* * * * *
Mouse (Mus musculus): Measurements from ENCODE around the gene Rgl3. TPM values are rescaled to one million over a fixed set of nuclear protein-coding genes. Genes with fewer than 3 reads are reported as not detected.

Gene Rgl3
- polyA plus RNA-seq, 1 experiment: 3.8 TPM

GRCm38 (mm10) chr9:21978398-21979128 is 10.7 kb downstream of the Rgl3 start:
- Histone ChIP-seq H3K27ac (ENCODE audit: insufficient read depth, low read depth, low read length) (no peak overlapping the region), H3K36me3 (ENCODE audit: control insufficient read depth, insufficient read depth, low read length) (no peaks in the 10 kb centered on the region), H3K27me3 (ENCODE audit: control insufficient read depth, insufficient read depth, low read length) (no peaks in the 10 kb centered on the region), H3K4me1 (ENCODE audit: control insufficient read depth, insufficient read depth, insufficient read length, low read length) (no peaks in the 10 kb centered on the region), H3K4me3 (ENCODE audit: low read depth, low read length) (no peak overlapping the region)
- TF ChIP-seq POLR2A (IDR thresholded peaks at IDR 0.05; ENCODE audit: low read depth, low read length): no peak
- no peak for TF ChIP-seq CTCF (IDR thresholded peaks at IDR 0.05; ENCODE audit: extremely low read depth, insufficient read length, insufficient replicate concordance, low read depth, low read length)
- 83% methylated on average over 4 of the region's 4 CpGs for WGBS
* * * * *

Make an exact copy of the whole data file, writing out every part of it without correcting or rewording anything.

Mouse (Mus musculus): Measurements from ENCODE around the gene Rgl3. TPM values are rescaled to one million over a fixed set of nuclear protein-coding genes. Genes with fewer than 3 reads are reported as not detected.

Gene Rgl3
- polyA plus RNA-seq, 1 experiment: 3.8 TPM

GRCm38 (mm10) chr9:21978398-21979128 is 10.7 kb downstream of the Rgl3 start:
- Histone ChIP-seq H3K27ac (ENCODE audit: insufficient read depth, low read depth, low read length) (no peak overlapping the region), H3K36me3 (ENCODE audit: control insufficient read depth, insufficient read depth, low read length) (no peaks in the 10 kb centered on the region), H3K27me3 (ENCODE audit: control insufficient read depth, insufficient read depth, low read length) (no peaks in the 10 kb centered on the region), H3K4me1 (ENCODE audit: control insufficient read depth, insufficient read depth, insufficient read length, low read length) (no peaks in the 10 kb centered on the region), H3K4me3 (ENCODE audit: low read depth, low read length) (no peak overlapping the region)
- TF ChIP-seq POLR2A (IDR thresholded peaks at IDR 0.05; ENCODE audit: low read depth, low read length): no peak
- no peak for TF ChIP-seq CTCF (IDR thresholded peaks at IDR 0.05; ENCODE audit: extremely low read depth, insufficient read length, insufficient replicate concordance, low read depth, low read length)
- 83% methylated on average over 4 of the region's 4 CpGs for WGBS